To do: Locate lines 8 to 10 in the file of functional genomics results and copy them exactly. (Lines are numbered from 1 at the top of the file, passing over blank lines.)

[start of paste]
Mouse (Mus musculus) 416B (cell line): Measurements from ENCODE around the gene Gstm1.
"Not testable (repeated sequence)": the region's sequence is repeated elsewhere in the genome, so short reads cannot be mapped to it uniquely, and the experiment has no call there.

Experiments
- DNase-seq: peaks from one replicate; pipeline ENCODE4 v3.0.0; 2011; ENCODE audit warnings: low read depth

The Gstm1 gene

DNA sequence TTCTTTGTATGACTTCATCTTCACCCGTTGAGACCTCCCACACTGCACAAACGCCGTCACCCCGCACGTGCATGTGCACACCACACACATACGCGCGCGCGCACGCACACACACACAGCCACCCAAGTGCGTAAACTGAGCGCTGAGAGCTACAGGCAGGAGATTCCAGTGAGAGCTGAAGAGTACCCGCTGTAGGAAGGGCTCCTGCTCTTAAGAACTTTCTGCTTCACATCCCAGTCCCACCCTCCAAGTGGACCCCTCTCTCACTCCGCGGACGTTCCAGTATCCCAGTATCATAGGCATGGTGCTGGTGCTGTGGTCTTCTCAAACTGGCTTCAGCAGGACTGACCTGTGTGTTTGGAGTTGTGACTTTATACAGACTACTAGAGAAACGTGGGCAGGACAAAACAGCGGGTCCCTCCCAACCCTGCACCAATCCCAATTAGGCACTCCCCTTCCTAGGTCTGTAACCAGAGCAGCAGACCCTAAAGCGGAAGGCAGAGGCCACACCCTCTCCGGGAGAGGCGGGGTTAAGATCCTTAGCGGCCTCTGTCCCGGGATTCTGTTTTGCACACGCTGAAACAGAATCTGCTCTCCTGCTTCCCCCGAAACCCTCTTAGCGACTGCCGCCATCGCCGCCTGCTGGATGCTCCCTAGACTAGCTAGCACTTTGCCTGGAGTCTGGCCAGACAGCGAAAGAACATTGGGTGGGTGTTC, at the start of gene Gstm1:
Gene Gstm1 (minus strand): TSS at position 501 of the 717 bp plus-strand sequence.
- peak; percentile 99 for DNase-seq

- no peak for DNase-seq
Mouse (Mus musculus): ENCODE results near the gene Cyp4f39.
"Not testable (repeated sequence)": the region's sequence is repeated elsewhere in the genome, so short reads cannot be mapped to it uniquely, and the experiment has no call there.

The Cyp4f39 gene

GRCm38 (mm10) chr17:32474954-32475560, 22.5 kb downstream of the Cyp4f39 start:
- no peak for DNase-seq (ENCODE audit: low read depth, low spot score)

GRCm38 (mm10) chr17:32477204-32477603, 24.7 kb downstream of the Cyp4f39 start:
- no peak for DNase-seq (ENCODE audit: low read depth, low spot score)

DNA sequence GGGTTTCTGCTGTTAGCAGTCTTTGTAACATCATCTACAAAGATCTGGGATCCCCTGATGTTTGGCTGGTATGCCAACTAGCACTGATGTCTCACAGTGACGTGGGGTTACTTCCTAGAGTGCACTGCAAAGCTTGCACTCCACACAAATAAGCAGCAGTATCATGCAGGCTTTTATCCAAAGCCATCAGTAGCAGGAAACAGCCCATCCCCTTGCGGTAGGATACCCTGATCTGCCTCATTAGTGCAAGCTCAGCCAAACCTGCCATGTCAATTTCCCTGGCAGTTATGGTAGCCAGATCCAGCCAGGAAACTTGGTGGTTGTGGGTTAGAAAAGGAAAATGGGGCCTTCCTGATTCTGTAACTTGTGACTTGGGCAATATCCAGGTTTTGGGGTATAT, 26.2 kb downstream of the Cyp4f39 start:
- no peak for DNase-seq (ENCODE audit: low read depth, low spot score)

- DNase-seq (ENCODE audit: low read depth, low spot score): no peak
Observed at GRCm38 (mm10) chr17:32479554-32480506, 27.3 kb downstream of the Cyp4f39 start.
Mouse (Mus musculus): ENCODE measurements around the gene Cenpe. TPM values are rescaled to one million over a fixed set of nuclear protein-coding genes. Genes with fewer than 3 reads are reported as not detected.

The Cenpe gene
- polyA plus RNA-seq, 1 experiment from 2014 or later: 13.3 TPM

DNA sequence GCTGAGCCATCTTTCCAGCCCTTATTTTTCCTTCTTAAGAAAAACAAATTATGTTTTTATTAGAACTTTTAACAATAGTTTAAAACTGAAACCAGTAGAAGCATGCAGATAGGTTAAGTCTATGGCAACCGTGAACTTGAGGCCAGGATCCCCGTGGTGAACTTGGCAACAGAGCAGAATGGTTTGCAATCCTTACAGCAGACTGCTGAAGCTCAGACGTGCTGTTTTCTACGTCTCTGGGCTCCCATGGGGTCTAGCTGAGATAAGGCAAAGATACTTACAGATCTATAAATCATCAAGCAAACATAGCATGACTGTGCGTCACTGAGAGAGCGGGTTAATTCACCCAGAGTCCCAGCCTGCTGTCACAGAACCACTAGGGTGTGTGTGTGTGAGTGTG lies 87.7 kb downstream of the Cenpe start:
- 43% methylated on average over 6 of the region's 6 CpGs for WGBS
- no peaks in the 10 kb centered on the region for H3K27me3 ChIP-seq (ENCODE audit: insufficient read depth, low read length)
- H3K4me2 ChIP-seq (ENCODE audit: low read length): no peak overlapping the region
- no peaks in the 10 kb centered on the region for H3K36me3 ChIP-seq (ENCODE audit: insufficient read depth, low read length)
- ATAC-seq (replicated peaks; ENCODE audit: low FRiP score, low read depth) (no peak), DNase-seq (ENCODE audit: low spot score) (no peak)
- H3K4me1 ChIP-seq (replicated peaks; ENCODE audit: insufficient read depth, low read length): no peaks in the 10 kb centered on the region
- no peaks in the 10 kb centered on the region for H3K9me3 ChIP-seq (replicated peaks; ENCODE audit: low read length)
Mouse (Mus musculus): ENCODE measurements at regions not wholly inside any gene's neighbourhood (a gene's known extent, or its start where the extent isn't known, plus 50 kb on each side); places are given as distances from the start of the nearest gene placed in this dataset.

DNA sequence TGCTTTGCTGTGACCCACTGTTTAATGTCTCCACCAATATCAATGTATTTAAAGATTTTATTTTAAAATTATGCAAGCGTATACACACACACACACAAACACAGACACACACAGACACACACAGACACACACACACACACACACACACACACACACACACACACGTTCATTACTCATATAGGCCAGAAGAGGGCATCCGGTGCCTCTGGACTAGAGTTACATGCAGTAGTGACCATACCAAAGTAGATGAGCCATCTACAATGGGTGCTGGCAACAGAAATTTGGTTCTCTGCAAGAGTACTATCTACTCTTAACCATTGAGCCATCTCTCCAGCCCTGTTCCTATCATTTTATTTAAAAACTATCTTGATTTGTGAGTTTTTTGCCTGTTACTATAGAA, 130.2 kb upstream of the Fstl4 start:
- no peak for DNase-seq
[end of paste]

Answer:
- peak; percentile 99 for DNase-seq

- no peak for DNase-seq
Mouse (Mus musculus): ENCODE results near the gene Cyp4f39.